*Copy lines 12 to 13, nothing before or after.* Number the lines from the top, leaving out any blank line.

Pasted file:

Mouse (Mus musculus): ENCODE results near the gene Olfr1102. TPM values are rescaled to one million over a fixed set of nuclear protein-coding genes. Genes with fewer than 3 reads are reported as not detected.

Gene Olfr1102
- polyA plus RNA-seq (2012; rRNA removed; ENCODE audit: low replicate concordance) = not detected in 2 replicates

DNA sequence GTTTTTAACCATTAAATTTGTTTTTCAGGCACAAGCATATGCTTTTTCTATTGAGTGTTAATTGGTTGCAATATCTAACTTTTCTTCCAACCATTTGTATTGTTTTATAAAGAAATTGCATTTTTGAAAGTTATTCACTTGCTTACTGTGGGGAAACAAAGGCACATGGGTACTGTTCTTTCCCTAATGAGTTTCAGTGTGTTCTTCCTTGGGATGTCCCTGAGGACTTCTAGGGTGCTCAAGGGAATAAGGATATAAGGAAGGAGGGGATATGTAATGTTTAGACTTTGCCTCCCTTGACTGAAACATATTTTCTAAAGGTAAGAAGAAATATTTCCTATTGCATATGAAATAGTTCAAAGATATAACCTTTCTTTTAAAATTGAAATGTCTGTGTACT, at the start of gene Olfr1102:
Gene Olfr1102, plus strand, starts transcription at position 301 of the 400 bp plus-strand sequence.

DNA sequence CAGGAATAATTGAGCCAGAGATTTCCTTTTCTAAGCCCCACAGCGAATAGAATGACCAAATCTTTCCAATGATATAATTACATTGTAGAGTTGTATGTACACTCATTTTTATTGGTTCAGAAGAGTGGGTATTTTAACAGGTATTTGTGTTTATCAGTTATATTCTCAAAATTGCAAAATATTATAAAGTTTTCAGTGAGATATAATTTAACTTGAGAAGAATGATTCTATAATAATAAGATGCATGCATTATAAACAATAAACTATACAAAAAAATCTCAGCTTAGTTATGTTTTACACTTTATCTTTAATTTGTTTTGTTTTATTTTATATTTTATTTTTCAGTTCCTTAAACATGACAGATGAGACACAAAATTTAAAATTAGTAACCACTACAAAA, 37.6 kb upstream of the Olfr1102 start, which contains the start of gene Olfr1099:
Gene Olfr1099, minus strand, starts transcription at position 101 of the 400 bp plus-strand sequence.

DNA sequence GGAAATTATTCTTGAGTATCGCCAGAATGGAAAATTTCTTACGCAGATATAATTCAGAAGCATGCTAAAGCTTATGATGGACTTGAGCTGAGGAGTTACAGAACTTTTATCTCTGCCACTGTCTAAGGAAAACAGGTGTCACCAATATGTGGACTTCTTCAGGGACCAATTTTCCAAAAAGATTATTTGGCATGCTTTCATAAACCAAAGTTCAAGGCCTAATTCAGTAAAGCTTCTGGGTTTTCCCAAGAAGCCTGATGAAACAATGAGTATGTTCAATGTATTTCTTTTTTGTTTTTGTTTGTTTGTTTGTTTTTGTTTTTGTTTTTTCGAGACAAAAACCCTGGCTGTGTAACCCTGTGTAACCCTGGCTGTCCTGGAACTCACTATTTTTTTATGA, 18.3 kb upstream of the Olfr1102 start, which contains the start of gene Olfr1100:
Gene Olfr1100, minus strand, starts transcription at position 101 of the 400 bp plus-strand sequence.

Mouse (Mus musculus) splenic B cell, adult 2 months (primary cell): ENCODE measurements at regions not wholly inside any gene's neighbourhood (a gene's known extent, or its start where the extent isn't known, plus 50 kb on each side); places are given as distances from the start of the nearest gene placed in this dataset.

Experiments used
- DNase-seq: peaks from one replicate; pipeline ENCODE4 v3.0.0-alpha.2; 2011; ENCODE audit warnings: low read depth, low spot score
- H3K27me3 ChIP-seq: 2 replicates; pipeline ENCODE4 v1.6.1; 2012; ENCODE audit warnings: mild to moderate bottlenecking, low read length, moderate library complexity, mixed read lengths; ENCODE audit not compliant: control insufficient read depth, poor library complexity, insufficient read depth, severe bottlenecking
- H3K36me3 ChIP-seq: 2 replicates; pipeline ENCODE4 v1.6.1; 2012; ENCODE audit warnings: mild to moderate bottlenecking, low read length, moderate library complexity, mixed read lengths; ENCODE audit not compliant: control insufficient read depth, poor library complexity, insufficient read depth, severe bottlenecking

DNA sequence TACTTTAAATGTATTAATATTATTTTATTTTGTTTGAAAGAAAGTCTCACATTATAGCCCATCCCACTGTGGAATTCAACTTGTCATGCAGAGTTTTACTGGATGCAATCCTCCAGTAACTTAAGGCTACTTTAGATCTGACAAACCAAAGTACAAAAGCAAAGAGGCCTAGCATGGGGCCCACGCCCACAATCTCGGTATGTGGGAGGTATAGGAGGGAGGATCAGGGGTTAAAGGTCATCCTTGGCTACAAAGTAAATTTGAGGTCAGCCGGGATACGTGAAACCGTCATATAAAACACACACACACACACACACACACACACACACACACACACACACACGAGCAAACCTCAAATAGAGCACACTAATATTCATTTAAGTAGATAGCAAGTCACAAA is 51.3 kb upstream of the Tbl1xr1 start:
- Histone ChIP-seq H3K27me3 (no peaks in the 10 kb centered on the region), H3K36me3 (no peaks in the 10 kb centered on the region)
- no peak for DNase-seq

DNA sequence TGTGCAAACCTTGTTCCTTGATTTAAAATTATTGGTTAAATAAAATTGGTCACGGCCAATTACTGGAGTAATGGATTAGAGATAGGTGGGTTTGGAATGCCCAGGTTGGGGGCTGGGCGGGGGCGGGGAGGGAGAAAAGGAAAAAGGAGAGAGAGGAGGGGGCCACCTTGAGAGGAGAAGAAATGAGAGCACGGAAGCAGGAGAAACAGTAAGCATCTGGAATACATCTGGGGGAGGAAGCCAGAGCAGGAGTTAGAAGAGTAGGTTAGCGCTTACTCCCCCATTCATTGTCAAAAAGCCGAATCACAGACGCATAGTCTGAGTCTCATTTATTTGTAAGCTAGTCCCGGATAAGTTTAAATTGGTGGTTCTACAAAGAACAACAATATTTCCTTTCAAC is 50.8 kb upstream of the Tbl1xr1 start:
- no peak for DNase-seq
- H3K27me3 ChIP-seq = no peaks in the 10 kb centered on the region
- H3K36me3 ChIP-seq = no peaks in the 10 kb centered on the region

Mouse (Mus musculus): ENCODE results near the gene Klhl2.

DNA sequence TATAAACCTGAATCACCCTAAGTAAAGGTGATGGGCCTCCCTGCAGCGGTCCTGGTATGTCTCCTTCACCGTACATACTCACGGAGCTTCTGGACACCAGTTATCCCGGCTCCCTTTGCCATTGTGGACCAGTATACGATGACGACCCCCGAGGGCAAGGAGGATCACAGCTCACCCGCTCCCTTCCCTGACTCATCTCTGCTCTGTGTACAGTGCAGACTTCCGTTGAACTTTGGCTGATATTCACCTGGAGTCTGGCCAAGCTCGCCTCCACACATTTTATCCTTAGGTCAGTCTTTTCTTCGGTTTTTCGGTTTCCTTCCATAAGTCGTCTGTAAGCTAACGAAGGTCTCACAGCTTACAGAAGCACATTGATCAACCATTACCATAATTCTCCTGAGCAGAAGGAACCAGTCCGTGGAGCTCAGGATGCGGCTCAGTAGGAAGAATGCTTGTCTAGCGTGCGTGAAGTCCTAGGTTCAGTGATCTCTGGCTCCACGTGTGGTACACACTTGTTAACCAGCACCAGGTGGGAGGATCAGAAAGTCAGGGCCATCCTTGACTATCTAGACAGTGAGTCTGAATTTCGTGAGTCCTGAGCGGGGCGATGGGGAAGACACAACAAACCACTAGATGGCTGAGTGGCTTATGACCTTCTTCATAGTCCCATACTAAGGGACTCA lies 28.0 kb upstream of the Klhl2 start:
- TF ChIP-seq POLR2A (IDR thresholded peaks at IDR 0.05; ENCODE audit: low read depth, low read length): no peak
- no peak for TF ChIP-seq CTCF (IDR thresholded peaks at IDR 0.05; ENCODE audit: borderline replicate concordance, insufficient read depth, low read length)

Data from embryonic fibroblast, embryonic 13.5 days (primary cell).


- DNase-seq: peaks from one replicate; pipeline ENCODE4 v3.0.0-alpha.2; 2011; ENCODE audit warnings: low read depth, low spot score
- H3K27me3 ChIP-seq: 2 replicates; pipeline ENCODE4 v1.6.1; 2012; ENCODE audit warnings: mild to moderate bottlenecking, low read length, moderate library complexity, mixed read lengths; ENCODE audit not compliant: control insufficient read depth, poor library complexity, insufficient read depth, severe bottlenecking